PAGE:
Creating an Inclusive Environment for Women in Ski Touring

"It's nice to be out with other women, I usually just tour with my boyfriend/husband/partner/male friends." I’ve made and heard this statement too many times. Co-leading a Women's Ski Touring Program this winter has started to help me discover how to get more women out touring.

Words by Megan Pierce
Images by Kyra Hunsicker, Katherine Jondro Donnelly, and Zach McCarthy

Inclusive Ski Touring is an organization whose goal is to give anyone interested a chance to uphill ski or split-board in a welcoming environment. In addition to their regular Sunday Tours and Diversity Programs, they host a popular Women’s Program. 

When I asked my friend to join one, she was a bit nervous. Questioning, “Am I a good enough skier? I’ve never done this before. I’m not sure I’ll be able to keep up.”

Touring can be intimidating for women, but it doesn’t have to be. You don’t need to be ripping huge lines, in avalanche terrain, or even in the backcountry. Touring is hiking up mountains with your skis/snowboard on and then going down. It can be as simple as skinning up resort trails, exploring local wooded areas, or mellow carriage roads. The challenge is as big as you choose to make it. When women participate in male-dominated sports, it’s easy to fear that you don’t know enough, won’t be good enough, or will “slow others down.” We need to do better creating environments in which women, and other underrepresented groups, feel comfortable trying. This is exactly what Inclusive Ski Touring has been doing with their Women’s Program. No more “keeping up with the boys,” we’re kicking it with the chicks. 

At the clinic, thirty women are in the lodge picking up their uphill passes, getting on boots, and putting on their skins. Some women have gear and are looking to meet other women in the touring community, but many have just picked up their rentals. There was a palpable energy in the air as all these adventurous women chatted excitedly. Each time someone had an unsure look, a nearby woman would immediately offer help and gear tips. These women didn’t need me for much, what they needed was a space where they could be comfortable asking questions, learning, and challenging themselves.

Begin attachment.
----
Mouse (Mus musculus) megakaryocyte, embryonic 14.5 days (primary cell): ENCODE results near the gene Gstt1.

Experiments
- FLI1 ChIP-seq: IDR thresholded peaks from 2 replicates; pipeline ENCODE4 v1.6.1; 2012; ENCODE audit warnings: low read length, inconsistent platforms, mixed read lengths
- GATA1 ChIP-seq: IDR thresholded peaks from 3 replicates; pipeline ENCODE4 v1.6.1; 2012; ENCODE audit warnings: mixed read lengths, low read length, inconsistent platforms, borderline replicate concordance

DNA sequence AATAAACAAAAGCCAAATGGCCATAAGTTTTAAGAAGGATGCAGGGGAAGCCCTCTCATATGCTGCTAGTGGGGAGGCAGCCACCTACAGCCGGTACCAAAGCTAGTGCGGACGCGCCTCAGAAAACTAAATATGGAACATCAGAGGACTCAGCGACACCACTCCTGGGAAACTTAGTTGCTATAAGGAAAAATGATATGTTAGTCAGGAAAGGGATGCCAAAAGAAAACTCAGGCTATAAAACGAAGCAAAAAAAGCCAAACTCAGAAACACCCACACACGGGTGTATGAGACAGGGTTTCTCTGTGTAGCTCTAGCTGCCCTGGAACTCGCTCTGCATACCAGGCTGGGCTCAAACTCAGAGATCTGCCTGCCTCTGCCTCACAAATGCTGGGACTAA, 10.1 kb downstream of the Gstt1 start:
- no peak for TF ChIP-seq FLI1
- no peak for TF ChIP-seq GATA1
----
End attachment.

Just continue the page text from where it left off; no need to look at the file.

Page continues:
We headed out for one lap up Mount Abram, approximately 1.5 miles and 1000 vertical feet. Throughout the tour, I overheard so many words of support and encouragement towards women who were touring for the first time. At the top we all transitioned: folding up skins, switching boots and bindings into ski mode, and most importantly, helping each other. Even the woman with a temperamental binding had an unwavering positive attitude. 

After skiing down, people were excitedly making plans to get out again, exchanging numbers, and connecting with each other online. The stoke was contagious. My friend asked, “can we do another lap?”, and I couldn’t help breaking into a huge smile. 

If you see another woman out ski touring, say hi, smile, or yell “woo”. Let her know you see her, and she’s got this. Women empower other women to do great things, so let’s get after it. 

Megan Pierce

Meg is an environmental engineer from New England who loves being outside and on the go. She is an avid skiier, hiker, rock climber, mountain biker, and boater who brings lots of energy and enthusiasm to her adventures. Meg is passionate about encouraging, enabling, and expanding access for everyone to participate in outdoor recreation.

Follow Megan on Instagram

Leave a Comment

Your email address will not be published. Required fields are marked *

Related Posts